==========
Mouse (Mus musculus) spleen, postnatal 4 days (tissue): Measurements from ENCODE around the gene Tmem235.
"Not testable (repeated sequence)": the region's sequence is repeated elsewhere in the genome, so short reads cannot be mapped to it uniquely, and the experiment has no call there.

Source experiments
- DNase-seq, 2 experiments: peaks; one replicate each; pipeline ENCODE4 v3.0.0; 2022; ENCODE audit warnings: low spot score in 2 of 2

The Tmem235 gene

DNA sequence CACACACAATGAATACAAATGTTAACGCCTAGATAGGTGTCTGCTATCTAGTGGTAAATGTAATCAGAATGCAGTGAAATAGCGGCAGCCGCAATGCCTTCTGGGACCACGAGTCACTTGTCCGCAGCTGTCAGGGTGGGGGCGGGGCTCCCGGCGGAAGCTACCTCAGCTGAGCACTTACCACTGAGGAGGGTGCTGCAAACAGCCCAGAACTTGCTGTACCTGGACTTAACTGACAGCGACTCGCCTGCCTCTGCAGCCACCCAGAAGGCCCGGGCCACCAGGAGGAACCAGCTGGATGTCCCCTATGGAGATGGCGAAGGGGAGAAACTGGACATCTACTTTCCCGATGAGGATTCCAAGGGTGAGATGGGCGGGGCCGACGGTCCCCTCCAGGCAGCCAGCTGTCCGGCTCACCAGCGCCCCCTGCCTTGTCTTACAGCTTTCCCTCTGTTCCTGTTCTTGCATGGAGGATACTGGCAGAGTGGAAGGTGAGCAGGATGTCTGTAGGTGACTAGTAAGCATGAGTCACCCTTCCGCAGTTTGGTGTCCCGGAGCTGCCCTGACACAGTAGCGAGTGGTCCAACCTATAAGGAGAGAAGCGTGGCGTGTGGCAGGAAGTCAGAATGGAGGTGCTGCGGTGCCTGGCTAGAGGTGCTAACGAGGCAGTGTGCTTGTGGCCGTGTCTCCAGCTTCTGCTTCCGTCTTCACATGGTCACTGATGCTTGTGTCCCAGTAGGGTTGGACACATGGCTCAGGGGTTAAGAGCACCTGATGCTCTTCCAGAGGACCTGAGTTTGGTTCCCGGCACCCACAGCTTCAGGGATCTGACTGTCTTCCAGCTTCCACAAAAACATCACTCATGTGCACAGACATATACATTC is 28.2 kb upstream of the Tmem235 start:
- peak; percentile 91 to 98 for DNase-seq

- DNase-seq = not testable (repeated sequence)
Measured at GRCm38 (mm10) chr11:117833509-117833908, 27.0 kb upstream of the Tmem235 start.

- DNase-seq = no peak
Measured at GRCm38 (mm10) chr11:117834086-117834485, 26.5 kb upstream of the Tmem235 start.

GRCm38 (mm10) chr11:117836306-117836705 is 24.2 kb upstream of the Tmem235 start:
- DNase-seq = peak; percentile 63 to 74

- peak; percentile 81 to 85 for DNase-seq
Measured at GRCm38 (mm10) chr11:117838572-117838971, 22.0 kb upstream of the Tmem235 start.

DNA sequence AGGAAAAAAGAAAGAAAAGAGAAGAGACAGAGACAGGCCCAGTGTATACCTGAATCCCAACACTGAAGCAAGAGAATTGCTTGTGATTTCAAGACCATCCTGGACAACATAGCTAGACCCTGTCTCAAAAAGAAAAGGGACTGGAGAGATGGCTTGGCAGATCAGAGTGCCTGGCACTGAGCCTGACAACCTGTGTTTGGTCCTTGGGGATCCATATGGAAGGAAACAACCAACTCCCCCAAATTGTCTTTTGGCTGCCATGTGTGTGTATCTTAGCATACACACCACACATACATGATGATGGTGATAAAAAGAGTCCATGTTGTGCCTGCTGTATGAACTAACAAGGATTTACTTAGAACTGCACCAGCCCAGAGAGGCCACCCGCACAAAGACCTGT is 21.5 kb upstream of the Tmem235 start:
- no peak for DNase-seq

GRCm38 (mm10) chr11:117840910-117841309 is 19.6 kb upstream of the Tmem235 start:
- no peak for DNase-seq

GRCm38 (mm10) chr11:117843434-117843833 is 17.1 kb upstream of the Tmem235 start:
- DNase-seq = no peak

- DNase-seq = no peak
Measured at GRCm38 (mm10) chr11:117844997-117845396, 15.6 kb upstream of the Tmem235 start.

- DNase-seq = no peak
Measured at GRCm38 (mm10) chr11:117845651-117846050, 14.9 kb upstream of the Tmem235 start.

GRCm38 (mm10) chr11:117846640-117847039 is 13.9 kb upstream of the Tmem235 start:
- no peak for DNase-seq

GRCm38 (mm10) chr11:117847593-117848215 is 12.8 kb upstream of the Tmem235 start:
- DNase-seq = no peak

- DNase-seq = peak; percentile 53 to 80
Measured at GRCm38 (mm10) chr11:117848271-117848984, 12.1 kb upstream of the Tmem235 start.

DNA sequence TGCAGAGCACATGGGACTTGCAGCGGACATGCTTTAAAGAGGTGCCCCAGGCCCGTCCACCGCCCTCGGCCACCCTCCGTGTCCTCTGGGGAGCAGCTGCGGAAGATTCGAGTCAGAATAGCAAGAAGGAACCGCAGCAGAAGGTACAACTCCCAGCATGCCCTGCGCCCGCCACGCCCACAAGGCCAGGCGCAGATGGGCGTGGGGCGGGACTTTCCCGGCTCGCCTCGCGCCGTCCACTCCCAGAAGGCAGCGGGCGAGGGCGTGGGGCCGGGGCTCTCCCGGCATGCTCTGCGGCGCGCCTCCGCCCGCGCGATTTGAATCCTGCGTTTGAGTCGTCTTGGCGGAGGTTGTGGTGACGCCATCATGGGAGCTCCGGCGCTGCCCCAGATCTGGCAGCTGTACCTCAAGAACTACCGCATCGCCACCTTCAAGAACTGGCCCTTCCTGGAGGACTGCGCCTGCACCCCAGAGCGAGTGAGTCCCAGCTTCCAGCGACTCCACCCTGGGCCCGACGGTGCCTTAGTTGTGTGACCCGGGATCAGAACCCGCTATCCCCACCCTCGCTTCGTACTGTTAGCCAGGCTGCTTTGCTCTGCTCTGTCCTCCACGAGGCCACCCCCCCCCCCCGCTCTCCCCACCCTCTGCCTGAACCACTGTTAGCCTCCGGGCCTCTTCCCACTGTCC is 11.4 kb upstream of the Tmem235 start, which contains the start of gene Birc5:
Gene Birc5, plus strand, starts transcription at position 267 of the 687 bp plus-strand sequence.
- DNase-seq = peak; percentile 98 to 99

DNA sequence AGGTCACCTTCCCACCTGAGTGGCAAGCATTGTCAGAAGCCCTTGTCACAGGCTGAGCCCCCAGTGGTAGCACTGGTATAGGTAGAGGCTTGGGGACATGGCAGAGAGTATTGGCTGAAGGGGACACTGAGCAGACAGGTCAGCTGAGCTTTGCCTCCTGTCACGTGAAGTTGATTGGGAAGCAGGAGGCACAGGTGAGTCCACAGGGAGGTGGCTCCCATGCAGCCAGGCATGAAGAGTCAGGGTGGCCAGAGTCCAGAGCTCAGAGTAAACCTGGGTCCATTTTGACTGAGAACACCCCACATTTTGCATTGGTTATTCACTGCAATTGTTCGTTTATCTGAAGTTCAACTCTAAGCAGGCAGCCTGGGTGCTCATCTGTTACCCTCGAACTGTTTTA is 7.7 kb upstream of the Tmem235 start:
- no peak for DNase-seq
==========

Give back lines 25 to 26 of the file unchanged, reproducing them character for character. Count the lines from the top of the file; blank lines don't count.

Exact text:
Measured at GRCm38 (mm10) chr11:117845651-117846050, 14.9 kb upstream of the Tmem235 start.

GRCm38 (mm10) chr11:117846640-117847039 is 13.9 kb upstream of the Tmem235 start: